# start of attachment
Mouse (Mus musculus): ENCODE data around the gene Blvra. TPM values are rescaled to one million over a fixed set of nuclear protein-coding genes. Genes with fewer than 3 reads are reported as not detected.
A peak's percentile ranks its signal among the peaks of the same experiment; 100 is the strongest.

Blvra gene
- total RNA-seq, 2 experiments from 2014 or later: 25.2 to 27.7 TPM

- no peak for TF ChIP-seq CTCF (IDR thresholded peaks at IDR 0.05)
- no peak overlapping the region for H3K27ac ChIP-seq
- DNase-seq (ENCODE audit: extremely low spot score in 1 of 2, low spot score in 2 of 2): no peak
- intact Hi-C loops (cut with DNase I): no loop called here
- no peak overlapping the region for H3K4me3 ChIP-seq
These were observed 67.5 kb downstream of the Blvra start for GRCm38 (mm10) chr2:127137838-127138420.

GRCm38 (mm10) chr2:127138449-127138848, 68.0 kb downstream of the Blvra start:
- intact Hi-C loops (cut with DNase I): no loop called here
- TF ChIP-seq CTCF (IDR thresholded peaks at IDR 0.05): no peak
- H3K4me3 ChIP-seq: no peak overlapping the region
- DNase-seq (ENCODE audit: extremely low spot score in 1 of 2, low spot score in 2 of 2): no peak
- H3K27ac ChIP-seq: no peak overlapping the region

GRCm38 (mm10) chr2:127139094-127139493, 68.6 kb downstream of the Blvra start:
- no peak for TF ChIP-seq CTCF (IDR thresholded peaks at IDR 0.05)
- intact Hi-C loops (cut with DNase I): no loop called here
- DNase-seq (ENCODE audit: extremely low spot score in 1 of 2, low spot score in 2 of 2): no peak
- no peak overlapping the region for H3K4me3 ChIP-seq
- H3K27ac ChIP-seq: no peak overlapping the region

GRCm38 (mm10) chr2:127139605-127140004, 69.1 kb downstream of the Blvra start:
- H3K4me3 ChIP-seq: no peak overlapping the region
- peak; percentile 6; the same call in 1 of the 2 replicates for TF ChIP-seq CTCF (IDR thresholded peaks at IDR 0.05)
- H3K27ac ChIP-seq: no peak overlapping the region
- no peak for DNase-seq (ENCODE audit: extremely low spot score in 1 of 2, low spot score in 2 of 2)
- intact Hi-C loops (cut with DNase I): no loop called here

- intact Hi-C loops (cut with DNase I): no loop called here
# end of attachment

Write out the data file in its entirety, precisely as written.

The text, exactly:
Mouse (Mus musculus): ENCODE data around the gene Blvra. TPM values are rescaled to one million over a fixed set of nuclear protein-coding genes. Genes with fewer than 3 reads are reported as not detected.
A peak's percentile ranks its signal among the peaks of the same experiment; 100 is the strongest.

Blvra gene
- total RNA-seq, 2 experiments from 2014 or later: 25.2 to 27.7 TPM

- no peak for TF ChIP-seq CTCF (IDR thresholded peaks at IDR 0.05)
- no peak overlapping the region for H3K27ac ChIP-seq
- DNase-seq (ENCODE audit: extremely low spot score in 1 of 2, low spot score in 2 of 2): no peak
- intact Hi-C loops (cut with DNase I): no loop called here
- no peak overlapping the region for H3K4me3 ChIP-seq
These were observed 67.5 kb downstream of the Blvra start for GRCm38 (mm10) chr2:127137838-127138420.

GRCm38 (mm10) chr2:127138449-127138848, 68.0 kb downstream of the Blvra start:
- intact Hi-C loops (cut with DNase I): no loop called here
- TF ChIP-seq CTCF (IDR thresholded peaks at IDR 0.05): no peak
- H3K4me3 ChIP-seq: no peak overlapping the region
- DNase-seq (ENCODE audit: extremely low spot score in 1 of 2, low spot score in 2 of 2): no peak
- H3K27ac ChIP-seq: no peak overlapping the region

GRCm38 (mm10) chr2:127139094-127139493, 68.6 kb downstream of the Blvra start:
- no peak for TF ChIP-seq CTCF (IDR thresholded peaks at IDR 0.05)
- intact Hi-C loops (cut with DNase I): no loop called here
- DNase-seq (ENCODE audit: extremely low spot score in 1 of 2, low spot score in 2 of 2): no peak
- no peak overlapping the region for H3K4me3 ChIP-seq
- H3K27ac ChIP-seq: no peak overlapping the region

GRCm38 (mm10) chr2:127139605-127140004, 69.1 kb downstream of the Blvra start:
- H3K4me3 ChIP-seq: no peak overlapping the region
- peak; percentile 6; the same call in 1 of the 2 replicates for TF ChIP-seq CTCF (IDR thresholded peaks at IDR 0.05)
- H3K27ac ChIP-seq: no peak overlapping the region
- no peak for DNase-seq (ENCODE audit: extremely low spot score in 1 of 2, low spot score in 2 of 2)
- intact Hi-C loops (cut with DNase I): no loop called here

- intact Hi-C loops (cut with DNase I): no loop called here